You don’t want to miss your mission, no matter what it might be.
Hundreds packed the Assembly Hall at the Gordon B. Hinckley Alumni Center to hear retired BYU professor of religion Susan Easton Black speak at Education Week. Black offered her audience a detailed history of missionaries in The Church of Jesus Christ of Latter-day Saints and a fresh perspective on their importance today.
“Missionary work does not begin until the Book of Mormon is published,” Black said. She began with the organizing of the church and detailed the rise of missionary work throughout church history, culminating with over 85,000 full-time missionaries serving today.
Immense success clearly marked the early missions in church history. While the first official missionary of the church only lasted three days and baptized no one, within years missionaries were baptizing people by the hundreds.
Black read Jeremiah 16:16 and discussed the difference between hunters, who stalk a single prey, and fishermen, who gather in by the hundreds. Drawing a comparison to missionary work, she counseled that the modern-day work is often performed one-by-one, like the hunter. This became a theme for her remarks.
There is an “incredible element of sacrifice” involved with missionary service, she said. Whether it be missing schooling, employment, family events or even a budding romance, every missionary must answer for themselves why they choose to sacrifice. The answer, according to Black, is that no one wants to miss it.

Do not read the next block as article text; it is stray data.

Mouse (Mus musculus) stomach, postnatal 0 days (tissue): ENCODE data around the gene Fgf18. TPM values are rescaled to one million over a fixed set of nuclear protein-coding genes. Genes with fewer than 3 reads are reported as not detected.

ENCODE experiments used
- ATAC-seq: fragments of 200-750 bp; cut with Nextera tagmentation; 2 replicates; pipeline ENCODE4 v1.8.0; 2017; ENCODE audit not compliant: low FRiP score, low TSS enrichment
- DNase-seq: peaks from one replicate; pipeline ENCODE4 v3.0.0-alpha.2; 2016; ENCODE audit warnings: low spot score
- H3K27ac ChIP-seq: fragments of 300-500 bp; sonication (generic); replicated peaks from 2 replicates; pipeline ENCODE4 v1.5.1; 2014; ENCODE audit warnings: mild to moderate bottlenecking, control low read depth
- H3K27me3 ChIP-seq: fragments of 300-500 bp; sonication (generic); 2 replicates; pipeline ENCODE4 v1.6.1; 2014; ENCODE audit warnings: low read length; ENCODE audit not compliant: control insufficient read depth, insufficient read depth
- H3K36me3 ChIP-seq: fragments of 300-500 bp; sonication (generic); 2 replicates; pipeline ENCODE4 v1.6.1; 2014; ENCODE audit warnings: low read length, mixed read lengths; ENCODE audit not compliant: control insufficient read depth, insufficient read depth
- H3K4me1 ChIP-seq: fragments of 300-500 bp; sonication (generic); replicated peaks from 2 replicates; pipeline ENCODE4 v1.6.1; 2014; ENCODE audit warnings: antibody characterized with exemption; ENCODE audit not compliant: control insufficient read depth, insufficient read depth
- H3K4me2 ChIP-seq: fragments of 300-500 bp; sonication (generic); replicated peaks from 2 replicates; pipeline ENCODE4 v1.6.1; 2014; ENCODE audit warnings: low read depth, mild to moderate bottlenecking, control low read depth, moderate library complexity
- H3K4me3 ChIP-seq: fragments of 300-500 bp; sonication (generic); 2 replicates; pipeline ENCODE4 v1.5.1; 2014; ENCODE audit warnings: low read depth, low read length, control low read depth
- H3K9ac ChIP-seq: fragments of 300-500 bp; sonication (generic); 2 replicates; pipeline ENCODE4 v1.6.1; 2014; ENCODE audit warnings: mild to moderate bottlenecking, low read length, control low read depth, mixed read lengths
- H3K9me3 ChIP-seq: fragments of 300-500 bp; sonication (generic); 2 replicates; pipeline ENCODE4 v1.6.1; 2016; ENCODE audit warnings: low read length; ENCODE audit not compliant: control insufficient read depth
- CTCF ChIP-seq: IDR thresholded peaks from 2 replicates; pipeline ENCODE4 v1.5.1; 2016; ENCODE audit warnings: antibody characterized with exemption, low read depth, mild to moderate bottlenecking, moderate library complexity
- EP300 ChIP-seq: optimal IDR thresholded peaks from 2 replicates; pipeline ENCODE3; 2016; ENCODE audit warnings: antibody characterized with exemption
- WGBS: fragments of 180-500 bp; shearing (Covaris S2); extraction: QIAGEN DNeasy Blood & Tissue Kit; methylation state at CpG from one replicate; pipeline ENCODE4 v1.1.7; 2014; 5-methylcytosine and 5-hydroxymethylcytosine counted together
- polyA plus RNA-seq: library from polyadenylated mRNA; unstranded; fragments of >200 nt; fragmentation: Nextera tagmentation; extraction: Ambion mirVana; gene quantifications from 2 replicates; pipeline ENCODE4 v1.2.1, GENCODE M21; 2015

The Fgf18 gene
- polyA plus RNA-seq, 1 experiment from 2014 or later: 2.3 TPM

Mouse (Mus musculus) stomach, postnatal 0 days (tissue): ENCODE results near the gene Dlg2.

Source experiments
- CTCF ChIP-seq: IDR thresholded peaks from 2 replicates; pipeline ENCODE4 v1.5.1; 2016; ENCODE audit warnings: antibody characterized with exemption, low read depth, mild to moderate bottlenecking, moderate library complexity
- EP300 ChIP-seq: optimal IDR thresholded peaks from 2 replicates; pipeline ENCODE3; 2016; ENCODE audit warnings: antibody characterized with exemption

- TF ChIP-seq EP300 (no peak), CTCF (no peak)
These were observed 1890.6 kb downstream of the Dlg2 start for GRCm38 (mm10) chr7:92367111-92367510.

One example Black provided was that of Elder LeGrand Richards, a past member of the Quorum of the Twelve. On a visit to BYU, Elder Richards remarked to a small group that despite his significant physical limitations, he had never felt better because he knew he would soon be with the Savior.
The service Elder Richards offered spanned a lifetime and demonstrated his sincere desire to not miss an opportunity to serve the Lord. Members of the church should seek to adopt a similar attitude, because any such opportunity should not be missed.
Examples like this, Black explained, are a witness that “the Lord expects us to keep moving.” She said that every member of the Church, no matter their age, can participate in serving the Lord through missionary work.
“Life can be long, but only if you think about yourself. Life can be long if you’re one of the crowd,” said Black. “You don’t have to just follow the crowd, you get to follow the Lord. You can be a missionary.”
In conclusion, Black specifically spoke to older listeners, saying, “Don’t sit home. You can do a lot of wonderful things, but don’t miss your mission.” Her message was clear: the Lord can use people at any age.